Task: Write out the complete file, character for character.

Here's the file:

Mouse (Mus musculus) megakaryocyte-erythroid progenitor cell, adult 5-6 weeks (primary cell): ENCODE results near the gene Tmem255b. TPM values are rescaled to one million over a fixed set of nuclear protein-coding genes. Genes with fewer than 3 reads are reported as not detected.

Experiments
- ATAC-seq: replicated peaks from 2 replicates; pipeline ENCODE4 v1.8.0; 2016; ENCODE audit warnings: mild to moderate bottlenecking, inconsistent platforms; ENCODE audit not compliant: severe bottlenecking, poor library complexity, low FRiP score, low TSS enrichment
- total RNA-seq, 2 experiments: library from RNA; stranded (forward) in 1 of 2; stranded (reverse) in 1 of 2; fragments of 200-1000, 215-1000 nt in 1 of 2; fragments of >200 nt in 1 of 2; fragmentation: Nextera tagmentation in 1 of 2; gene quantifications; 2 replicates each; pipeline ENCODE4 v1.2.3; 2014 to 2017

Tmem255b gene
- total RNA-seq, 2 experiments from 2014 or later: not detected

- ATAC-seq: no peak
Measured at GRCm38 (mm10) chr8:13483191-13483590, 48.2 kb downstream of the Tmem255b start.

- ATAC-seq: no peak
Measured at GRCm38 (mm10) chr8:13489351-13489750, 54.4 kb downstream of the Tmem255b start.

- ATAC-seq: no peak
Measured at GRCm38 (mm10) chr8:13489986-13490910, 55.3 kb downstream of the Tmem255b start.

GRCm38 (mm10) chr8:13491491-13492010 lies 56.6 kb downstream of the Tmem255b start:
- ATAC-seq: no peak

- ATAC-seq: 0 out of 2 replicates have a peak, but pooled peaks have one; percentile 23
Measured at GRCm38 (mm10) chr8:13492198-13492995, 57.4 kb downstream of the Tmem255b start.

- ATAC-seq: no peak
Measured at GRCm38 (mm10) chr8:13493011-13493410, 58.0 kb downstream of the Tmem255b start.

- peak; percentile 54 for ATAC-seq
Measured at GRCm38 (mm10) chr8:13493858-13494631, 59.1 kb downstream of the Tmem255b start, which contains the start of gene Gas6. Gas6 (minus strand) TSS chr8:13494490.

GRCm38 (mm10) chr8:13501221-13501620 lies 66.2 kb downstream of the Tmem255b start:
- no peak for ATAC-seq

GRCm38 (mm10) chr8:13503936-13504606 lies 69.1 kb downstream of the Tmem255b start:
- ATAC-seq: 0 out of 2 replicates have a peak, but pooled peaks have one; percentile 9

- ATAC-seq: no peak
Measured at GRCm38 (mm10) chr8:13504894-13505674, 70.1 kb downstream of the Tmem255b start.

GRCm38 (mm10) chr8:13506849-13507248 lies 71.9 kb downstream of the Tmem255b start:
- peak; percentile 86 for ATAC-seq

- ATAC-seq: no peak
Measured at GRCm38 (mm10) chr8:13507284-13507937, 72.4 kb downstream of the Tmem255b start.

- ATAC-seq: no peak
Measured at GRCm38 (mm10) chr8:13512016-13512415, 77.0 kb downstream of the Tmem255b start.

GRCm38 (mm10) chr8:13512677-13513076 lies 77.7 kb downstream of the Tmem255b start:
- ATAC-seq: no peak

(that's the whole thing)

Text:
Mouse (Mus musculus) megakaryocyte-erythroid progenitor cell, adult 5-6 weeks (primary cell): ENCODE results near the gene Tmem255b. TPM values are rescaled to one million over a fixed set of nuclear protein-coding genes. Genes with fewer than 3 reads are reported as not detected.

Experiments
- ATAC-seq: replicated peaks from 2 replicates; pipeline ENCODE4 v1.8.0; 2016; ENCODE audit warnings: mild to moderate bottlenecking, inconsistent platforms; ENCODE audit not compliant: severe bottlenecking, poor library complexity, low FRiP score, low TSS enrichment
- total RNA-seq, 2 experiments: library from RNA; stranded (forward) in 1 of 2; stranded (reverse) in 1 of 2; fragments of 200-1000, 215-1000 nt in 1 of 2; fragments of >200 nt in 1 of 2; fragmentation: Nextera tagmentation in 1 of 2; gene quantifications; 2 replicates each; pipeline ENCODE4 v1.2.3; 2014 to 2017

Tmem255b gene
- total RNA-seq, 2 experiments from 2014 or later: not detected

- ATAC-seq: no peak
Measured at GRCm38 (mm10) chr8:13483191-13483590, 48.2 kb downstream of the Tmem255b start.

- ATAC-seq: no peak
Measured at GRCm38 (mm10) chr8:13489351-13489750, 54.4 kb downstream of the Tmem255b start.

- ATAC-seq: no peak
Measured at GRCm38 (mm10) chr8:13489986-13490910, 55.3 kb downstream of the Tmem255b start.

GRCm38 (mm10) chr8:13491491-13492010 lies 56.6 kb downstream of the Tmem255b start:
- ATAC-seq: no peak

- ATAC-seq: 0 out of 2 replicates have a peak, but pooled peaks have one; percentile 23
Measured at GRCm38 (mm10) chr8:13492198-13492995, 57.4 kb downstream of the Tmem255b start.

- ATAC-seq: no peak
Measured at GRCm38 (mm10) chr8:13493011-13493410, 58.0 kb downstream of the Tmem255b start.

- peak; percentile 54 for ATAC-seq
Measured at GRCm38 (mm10) chr8:13493858-13494631, 59.1 kb downstream of the Tmem255b start, which contains the start of gene Gas6. Gas6 (minus strand) TSS chr8:13494490.

GRCm38 (mm10) chr8:13501221-13501620 lies 66.2 kb downstream of the Tmem255b start:
- no peak for ATAC-seq

GRCm38 (mm10) chr8:13503936-13504606 lies 69.1 kb downstream of the Tmem255b start:
- ATAC-seq: 0 out of 2 replicates have a peak, but pooled peaks have one; percentile 9

- ATAC-seq: no peak
Measured at GRCm38 (mm10) chr8:13504894-13505674, 70.1 kb downstream of the Tmem255b start.

GRCm38 (mm10) chr8:13506849-13507248 lies 71.9 kb downstream of the Tmem255b start:
- peak; percentile 86 for ATAC-seq

- ATAC-seq: no peak
Measured at GRCm38 (mm10) chr8:13507284-13507937, 72.4 kb downstream of the Tmem255b start.

- ATAC-seq: no peak
Measured at GRCm38 (mm10) chr8:13512016-13512415, 77.0 kb downstream of the Tmem255b start.

GRCm38 (mm10) chr8:13512677-13513076 lies 77.7 kb downstream of the Tmem255b start:
- ATAC-seq: no peak